These doorways (left)beautifully reflect the ambience of a Warsaw (indeed Polish) kamienica. Zapuszczone, zapyziałe, podrapane, zaniedbane are some of the kinder descriptions - and you can imagine that smell that greets the nostrils as you go through into the stairwell - a mixture of dankness, cheap cleansing fluid, cooking odours, cat-pee. But step through into the apartments - new furniture, 72" flat-screen TVs and all mod-cons. Signs ban ball-games and warn of falling plasterwork.

This time last year:
The topography of dreams

This time two years ago:
A regular interchange

Wednesday, 2 November 2011

South Warsaw transport hub

Today was my first day in our new offices on ul. Nowogrodzka 12. I will write more about the place soon, once its platzgeist or genus locii becomes more bedded down. In the meantime...

Wilanowska - known by older Warsaw residents as Dworzec Południowy (analogous to W-wa Zachodnia and Wschodnia) - is a massive transport hub through which those heading south out of Warsaw must pass to move from Metro or tram to bus. The Metro is good at delivering Ursynauers to Ursynów. But for Sandbag City dwellers (aka 'Setchno) and their wealthier brethren living in Konstacin (aka Konstancheen), you've got to get past Las Kabacki somehow. The forest is a huge obstacle, enclosing Ursynów from the south and funnelling southbound traffic either down Puławska (west of the forest) or Przyczółkowa/Drewny to the east.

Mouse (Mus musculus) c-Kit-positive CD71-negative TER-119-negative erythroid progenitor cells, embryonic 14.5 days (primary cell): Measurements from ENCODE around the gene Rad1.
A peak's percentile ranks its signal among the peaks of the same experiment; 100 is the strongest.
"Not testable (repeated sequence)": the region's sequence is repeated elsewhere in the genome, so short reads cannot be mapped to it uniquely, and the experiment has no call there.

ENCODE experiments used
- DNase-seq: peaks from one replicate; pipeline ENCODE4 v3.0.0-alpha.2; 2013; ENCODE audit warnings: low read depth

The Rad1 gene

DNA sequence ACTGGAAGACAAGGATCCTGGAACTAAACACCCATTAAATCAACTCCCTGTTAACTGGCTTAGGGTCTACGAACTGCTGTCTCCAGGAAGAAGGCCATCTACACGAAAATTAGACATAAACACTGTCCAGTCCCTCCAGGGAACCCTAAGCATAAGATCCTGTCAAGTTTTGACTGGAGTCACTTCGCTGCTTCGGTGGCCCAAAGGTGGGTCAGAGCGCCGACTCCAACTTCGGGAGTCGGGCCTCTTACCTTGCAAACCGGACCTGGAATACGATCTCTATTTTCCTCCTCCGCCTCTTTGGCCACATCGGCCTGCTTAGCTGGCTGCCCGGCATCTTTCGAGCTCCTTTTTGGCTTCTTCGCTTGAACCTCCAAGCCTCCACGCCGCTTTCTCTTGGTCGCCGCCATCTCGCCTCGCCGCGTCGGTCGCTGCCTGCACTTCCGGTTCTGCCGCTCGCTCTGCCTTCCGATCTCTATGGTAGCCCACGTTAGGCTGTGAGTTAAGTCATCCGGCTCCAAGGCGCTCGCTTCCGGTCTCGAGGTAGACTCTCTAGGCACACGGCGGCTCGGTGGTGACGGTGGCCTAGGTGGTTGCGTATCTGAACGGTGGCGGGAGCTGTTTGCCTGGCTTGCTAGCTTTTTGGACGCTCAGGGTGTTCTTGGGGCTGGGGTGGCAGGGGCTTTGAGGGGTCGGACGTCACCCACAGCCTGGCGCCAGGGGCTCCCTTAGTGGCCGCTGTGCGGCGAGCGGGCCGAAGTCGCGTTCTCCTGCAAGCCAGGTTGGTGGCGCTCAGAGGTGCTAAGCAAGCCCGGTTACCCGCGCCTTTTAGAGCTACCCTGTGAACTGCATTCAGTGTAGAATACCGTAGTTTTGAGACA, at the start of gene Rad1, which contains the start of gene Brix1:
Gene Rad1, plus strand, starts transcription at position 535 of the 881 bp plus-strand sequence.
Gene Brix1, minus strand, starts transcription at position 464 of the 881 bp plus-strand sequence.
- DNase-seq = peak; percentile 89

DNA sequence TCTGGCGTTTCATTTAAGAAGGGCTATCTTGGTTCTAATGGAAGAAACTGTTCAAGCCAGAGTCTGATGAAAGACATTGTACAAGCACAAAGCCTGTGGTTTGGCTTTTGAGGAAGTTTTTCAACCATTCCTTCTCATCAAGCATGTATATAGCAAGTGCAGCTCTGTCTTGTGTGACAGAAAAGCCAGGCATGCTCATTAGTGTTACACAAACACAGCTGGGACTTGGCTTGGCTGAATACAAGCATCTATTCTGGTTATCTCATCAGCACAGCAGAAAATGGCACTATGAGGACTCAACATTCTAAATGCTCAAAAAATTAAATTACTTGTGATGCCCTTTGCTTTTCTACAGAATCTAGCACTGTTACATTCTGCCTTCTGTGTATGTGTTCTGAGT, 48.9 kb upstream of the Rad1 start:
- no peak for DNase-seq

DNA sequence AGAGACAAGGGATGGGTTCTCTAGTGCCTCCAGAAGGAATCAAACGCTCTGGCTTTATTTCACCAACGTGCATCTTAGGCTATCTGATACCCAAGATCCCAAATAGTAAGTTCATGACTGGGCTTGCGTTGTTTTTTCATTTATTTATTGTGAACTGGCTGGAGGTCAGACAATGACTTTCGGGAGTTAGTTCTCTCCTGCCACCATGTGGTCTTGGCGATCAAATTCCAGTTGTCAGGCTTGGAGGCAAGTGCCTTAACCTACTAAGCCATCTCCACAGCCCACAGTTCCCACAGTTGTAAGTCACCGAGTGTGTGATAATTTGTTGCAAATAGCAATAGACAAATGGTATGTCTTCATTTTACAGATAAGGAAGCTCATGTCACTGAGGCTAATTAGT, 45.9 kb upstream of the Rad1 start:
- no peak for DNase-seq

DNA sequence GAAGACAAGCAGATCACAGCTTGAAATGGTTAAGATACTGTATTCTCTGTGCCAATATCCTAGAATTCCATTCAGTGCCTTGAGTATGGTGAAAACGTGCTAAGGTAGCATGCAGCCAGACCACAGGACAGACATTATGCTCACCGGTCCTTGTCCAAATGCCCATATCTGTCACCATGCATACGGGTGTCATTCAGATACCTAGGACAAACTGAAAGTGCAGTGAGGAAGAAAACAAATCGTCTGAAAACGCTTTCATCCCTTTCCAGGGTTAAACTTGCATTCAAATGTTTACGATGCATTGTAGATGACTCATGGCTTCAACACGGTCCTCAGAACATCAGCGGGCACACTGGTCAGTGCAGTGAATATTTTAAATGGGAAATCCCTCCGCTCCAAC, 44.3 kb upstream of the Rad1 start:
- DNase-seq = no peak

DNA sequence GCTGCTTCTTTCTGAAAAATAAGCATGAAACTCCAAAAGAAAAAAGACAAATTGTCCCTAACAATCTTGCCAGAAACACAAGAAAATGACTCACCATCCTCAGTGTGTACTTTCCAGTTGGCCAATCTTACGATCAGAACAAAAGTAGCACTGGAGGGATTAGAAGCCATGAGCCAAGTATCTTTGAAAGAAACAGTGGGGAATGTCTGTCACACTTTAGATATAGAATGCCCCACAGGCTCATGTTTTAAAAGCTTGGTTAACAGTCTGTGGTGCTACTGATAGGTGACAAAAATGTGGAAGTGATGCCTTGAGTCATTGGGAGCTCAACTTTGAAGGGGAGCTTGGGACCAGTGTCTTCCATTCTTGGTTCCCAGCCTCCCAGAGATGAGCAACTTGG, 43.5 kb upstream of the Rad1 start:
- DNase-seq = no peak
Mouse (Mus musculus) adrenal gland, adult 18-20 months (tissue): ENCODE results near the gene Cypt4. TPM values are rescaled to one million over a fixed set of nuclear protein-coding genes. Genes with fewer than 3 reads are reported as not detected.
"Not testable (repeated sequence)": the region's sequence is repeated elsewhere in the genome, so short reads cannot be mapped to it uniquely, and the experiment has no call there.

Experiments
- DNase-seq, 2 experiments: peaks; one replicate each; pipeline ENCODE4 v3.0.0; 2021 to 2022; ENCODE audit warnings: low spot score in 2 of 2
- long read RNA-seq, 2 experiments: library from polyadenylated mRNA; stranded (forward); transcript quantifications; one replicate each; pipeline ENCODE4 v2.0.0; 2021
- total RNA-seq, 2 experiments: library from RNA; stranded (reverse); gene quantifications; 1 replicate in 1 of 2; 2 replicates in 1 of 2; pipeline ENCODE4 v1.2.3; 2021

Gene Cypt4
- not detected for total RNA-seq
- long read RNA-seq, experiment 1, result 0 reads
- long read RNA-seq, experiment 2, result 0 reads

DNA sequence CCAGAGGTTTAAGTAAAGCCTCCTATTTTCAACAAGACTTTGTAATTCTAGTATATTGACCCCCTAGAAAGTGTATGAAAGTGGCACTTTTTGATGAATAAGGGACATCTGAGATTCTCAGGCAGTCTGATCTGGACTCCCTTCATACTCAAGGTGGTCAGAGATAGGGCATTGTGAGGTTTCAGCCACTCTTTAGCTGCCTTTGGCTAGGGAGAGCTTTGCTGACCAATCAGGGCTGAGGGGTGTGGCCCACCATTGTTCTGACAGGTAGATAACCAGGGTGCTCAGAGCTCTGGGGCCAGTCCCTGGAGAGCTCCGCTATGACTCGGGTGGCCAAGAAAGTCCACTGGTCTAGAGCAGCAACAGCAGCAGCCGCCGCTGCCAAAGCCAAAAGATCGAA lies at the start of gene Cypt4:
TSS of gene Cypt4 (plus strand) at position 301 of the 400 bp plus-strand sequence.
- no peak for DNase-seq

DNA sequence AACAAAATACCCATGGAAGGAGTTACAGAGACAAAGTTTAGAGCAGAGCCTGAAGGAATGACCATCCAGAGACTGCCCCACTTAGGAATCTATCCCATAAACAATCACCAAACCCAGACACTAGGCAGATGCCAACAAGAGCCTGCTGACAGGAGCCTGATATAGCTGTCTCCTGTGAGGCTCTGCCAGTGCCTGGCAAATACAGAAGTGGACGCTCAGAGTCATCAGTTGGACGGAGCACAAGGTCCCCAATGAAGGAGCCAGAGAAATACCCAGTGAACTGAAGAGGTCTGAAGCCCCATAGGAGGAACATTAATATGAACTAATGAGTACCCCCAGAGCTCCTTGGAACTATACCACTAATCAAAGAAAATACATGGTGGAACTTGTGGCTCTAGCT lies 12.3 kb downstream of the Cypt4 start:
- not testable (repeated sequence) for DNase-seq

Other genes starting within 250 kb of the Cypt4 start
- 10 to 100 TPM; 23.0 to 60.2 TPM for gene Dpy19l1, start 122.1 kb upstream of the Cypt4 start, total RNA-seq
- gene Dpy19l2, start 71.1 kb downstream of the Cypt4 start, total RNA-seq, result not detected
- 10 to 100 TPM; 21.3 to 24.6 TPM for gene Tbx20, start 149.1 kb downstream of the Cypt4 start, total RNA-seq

Above: Wilanowska bus terminal. Between 17:00 and 18:00, a bus leaves here every three minutes down Puławska alone. In total, 23 different day buses, three night buses and five tram lines pass through or terminate at Wilanowska. Plus long-distance PKS and coaches. The volume of buses leaving here is very high - if only there were a bus lane along Puławska and Przyczółkowa and buses could move swiftly past jams of stationary motorists rather than being stationary too.

Above: the bar with the tree sticking out of its roof - a bit of Slavic whimsy to add character to the place. A recent arrival to this rather bizarre row of booths, kebaberies, kiosks and bars is a cash-only ticket office for